1. Benjamin Saller
  2. rbtree


rbtree /

Filename Size Date modified Message
110 B
Added tag RELEASE_0_8_8 for changeset c13c2ee95613
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follow more standard package layout
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follow more standard package layout
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Port to modern Pyrex (0.9.8+)
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apparently sdist was broken.
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remove scripts
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adding rbtree.c so setuptools can include it for people w/o pyrex
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adding rbtree.c so setuptools can include it for people w/o pyrex
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Increment version to 0.9

Fast Red-Black Tree implementation for Python

Author:Benjamin Saller <bcsaller@gmail.com>

An rbtree is a fast, balanced efficient data structure with the following properties:

get O(log n) set O(log n) delete O(log n) min O(log n) max O(log n) contains O(log n)

Because the worst case timing is minimal across the range of standard dict and ordered data operations it makes sense to use this when you have volatile/dynamic sorted data.

In common usage its nearly as fast as the Python dict impl but has a slightly more expensive usage of the compare function as the keys are ordered and not hashed.


Uses distutils (and optionally make)

sudo easy_install rbtree


sudo python setup.py install


make sudo make install


rbtree.rbtree can be used as a normal Python dictionary but will keep values ordered by a key compare function.

>>> import rbtree
>>> r = rbtree.rbtree()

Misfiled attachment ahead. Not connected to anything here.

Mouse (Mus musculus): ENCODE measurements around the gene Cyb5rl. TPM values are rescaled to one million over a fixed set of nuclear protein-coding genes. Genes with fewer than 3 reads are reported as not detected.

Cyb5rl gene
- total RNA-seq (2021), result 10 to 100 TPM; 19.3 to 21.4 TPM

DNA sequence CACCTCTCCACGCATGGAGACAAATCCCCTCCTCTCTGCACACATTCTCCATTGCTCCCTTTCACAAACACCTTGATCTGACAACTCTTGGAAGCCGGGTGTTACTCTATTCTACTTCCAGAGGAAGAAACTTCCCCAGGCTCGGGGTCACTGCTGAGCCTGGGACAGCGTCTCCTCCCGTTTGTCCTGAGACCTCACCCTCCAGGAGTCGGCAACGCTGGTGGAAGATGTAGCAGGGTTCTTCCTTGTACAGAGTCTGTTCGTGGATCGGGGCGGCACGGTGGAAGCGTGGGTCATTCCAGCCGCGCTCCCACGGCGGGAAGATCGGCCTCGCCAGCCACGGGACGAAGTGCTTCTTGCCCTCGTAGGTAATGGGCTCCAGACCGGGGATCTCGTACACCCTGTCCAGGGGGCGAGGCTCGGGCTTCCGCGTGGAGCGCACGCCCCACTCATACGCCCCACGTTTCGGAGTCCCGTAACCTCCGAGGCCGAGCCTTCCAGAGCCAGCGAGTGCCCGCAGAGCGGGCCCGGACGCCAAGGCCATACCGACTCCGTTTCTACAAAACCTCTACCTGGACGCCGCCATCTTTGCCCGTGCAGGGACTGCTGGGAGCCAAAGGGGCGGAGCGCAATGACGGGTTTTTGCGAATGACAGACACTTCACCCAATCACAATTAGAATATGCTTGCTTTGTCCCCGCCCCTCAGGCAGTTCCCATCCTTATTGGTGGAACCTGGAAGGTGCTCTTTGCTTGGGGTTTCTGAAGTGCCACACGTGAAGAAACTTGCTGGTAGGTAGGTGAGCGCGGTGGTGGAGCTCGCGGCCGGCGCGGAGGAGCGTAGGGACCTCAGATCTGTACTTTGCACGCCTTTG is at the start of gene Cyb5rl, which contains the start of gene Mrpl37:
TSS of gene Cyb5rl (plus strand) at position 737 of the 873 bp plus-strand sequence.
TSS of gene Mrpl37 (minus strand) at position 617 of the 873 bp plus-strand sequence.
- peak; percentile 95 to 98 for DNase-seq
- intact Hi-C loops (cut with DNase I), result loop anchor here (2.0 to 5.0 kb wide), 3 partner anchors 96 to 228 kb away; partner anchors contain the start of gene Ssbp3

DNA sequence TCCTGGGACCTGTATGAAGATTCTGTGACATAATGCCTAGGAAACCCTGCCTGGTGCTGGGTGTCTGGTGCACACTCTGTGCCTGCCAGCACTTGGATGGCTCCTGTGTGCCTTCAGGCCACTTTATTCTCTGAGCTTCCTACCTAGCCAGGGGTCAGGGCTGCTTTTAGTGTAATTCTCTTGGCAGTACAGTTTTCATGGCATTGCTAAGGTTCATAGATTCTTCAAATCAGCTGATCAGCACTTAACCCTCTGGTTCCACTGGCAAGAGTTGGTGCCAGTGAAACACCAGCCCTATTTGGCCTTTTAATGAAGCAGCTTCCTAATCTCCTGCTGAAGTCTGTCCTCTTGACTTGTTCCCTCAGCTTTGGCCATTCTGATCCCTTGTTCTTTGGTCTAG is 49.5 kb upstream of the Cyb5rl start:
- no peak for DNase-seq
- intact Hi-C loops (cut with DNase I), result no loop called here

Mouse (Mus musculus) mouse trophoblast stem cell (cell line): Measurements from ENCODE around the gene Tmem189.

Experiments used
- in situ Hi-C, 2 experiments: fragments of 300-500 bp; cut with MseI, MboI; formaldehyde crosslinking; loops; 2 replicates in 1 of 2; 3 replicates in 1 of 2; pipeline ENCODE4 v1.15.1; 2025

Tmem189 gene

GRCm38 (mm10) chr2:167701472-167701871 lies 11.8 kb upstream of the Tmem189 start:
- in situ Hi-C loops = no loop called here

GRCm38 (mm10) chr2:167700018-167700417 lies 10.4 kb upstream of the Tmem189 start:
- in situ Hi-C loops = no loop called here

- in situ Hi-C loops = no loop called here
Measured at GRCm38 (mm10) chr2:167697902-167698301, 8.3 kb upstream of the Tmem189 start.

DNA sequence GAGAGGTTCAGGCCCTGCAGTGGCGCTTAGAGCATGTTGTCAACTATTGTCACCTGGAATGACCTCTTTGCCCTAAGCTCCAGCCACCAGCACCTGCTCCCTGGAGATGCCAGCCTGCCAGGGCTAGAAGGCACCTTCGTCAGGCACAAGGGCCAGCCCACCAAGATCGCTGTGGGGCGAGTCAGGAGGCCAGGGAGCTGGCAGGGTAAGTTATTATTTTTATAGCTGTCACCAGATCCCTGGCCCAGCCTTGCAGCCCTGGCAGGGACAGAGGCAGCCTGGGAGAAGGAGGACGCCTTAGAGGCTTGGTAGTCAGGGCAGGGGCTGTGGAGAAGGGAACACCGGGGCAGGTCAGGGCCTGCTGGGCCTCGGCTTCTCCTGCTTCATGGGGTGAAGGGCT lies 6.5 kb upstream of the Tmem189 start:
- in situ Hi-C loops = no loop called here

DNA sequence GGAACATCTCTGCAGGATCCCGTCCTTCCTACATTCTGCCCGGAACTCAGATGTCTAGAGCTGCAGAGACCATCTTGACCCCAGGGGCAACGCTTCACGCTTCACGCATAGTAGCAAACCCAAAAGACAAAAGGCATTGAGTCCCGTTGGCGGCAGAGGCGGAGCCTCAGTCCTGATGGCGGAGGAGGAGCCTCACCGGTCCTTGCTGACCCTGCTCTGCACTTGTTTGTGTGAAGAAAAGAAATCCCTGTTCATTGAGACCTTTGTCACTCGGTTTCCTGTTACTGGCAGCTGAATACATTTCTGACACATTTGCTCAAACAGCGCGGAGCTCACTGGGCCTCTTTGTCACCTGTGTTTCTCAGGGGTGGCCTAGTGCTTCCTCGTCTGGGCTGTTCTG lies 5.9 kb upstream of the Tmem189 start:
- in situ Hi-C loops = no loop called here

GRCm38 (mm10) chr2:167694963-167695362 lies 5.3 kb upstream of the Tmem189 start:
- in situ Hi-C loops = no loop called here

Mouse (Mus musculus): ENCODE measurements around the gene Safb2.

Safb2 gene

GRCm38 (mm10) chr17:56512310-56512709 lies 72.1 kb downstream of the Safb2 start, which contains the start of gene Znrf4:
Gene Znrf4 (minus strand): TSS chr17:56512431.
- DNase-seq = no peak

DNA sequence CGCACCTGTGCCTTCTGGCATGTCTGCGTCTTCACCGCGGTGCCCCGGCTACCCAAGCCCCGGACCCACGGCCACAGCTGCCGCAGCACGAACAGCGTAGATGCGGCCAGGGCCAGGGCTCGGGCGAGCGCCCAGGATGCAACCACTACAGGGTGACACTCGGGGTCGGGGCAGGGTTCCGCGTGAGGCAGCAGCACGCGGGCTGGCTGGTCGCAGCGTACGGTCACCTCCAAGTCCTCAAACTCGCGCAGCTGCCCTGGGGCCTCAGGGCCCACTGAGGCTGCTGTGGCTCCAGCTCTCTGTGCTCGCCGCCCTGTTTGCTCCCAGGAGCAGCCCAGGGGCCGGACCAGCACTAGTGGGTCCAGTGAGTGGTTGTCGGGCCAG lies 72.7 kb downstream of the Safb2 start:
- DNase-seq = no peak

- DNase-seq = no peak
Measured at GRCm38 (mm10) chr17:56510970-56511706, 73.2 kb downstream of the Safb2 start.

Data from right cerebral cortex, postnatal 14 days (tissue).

We can assign key/values like a dictionary using the same protocol. >>> r[2] = 3 >>> r[1] = 2 >>> r[3] = 4

Dictionary methods like keys, items and values work but the keys will come out ordered with the compare function.

>>> assert r.keys() == [1,2,3]

Protocol Extensions

A protocol is the combination of syntactic style and invocation semantic associated with the usage of an object. For example dictionary like getitem access is a protocol as is object.method. Because rbtrees support fast ordered data manipulation it is convenient to extend the iteration protocol to support its additional capabilities.

Here we create an rbtree with the key/value pairs from 1 to 9.

>>> r = rbtree.rbtree(dict(zip(range(10), range(10))))

Create an iterator >>> i = iter(r)

and jump to the key/value pair pointed at by key 5 >>> i.goto(5)

We can now verify that the next keys we see in normal iteration are as expected >>> assert i.next() == 6 >>> assert i.next() == 7

Lets finish off the iterator now >>> assert list(i) == [8, 9]

Other interesting extensions to the iterator protocol are as follows. Because keys are ordered we can support mutation (and deletion) of the tree while doing iteration.

>>> r = rbtree.rbtree(zip(range(10), range(10)))

We will now use the iternodes method of the tree to walk the key value node set. Each node has the following attributes

.key -> key .value -> value .item -> (k,v)

and a .delete() method which remove the node. The iterator will be set to the next node in the tree in the direction indicated by iter.direction which can be 1 (the default) for forwards iteration and -1 for backwards.

>>> for i in  r.iternodes():
...    i.delete()
>>> r = rbtree.rbtree(zip(range(10), range(10)))
>>> i = iter(r)
>>> i.goto(5)
>>> i.delete()
>>> assert i.item == (6, 6)

Here we will alter the direction of the iterator to point backwards, now when we do a delete the cursor will end up on the previous node. >>> i = iter(r) >>> i.direction = -1 >>> i.goto(4) >>> i.delete() >>> assert i.item == (3,3)

Using the iternodes interface and the .delete method is a rare and special case if you are treating the rbtree as an ordered dictionary. However, if you are using custom compare functions that allows the same key into the tree more than once then its very useful to take an iterator and walk sets of similar keys which the dictionary interface will not be able to return. If this use-case doesn't make sense to you it continue using the rbtree as an ordered dict.